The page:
On Jan. 22, my travels took me to Tupelo, Mississippi, along with CTAA colleague Andrew Carpenter and Toyota representative Riley Keen. CTAA has been working with Toyota over the past two years to develop public transit options in Tupelo. Toyota has an assembly plant in nearby Blue Springs, Mississippi, and began the transit initiative in Tupelo to demonstrate its continuing commitment to the community. The Tupelo Transit service began operating in September, 2018, providing fixed route and demand responsive throughout the City of Tupelo. CTAA and Toyota are now assessing the social and economic impact of the service. During the January visit, we met with Jeremy Hare of Northeastern Mississippi Community Services to gather ridership and financial data on the new service. We also met with Tupelo City Manager Don Lewis and City Planner Pat Falkner for additional operating data and an update on marketing and promotional activities. CTAA is providing the operational information and data to a consultant team of AECOM and LSC for further analysis and quantification of the service’s economic and social impact in the community.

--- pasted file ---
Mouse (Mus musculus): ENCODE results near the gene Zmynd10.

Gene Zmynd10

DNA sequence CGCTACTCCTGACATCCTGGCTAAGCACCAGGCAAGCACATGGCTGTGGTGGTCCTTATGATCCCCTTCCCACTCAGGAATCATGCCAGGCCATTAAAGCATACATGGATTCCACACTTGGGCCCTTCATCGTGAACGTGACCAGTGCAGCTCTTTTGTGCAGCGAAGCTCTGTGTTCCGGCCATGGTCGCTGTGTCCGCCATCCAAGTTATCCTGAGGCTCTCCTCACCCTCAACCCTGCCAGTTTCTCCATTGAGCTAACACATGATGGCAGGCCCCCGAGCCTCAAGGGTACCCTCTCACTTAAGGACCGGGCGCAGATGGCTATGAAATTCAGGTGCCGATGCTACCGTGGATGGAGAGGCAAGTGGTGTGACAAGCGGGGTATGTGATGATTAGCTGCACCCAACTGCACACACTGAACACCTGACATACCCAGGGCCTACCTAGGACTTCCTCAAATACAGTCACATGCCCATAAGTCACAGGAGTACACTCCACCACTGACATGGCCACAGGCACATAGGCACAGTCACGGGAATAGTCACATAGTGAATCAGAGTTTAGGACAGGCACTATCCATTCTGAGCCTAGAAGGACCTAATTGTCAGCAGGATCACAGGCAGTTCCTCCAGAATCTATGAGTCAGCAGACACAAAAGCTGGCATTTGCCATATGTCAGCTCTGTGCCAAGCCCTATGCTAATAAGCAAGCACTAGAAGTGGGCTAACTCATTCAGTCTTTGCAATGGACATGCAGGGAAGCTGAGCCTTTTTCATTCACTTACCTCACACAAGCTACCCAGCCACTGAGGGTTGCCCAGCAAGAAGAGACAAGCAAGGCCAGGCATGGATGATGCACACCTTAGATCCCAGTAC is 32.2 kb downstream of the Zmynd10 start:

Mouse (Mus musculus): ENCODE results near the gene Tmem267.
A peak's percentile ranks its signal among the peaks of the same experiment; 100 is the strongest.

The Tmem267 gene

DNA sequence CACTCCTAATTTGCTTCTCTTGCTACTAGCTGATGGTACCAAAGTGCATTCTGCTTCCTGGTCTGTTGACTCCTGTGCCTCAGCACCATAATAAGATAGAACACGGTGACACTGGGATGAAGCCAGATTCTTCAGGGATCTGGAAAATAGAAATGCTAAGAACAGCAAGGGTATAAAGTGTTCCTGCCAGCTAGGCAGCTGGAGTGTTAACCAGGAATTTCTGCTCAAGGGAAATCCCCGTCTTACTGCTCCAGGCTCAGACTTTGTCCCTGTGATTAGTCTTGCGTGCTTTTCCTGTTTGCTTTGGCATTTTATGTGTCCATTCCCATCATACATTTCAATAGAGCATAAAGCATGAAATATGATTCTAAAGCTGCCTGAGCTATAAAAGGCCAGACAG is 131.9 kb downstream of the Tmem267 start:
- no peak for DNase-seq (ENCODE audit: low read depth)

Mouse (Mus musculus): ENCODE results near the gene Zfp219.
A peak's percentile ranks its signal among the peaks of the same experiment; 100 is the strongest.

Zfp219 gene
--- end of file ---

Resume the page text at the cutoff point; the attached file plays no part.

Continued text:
From Tupelo, I went on to visit the Catawba Indian Nation near Rock Hill, South Carolina on Jan. 23. CTAA developed a transit plan for the Catawba Nation in 2010, which led to establishment of the Tribe’s Catawba Transit Service. This work was supported through the USDA Tribal Passenger Transportation Technical Assistance Program. I met with Elizabeth Harris, who is currently the Tribal Administrator, and Suzanne Skaryak, the Catawba Transit Manager. CTAA worked with Harris in developing the transit plan when she was the Tribal Planner. We discussed and reviewed the growth of the demand responsive service over the past eight years, and its role in linking tribal members to the services and jobs in nearby Rock Hill. Rock Hill is now considering establishing its own public transportation program which will coordinate its services with Catawba Transit.
The Community Transportation Association of America (CTAA) and its members believe that mobility is a basic human right. From work and education to life-sustaining health care and human services programs to shopping and visiting with family and friends, mobility directly impacts quality of life.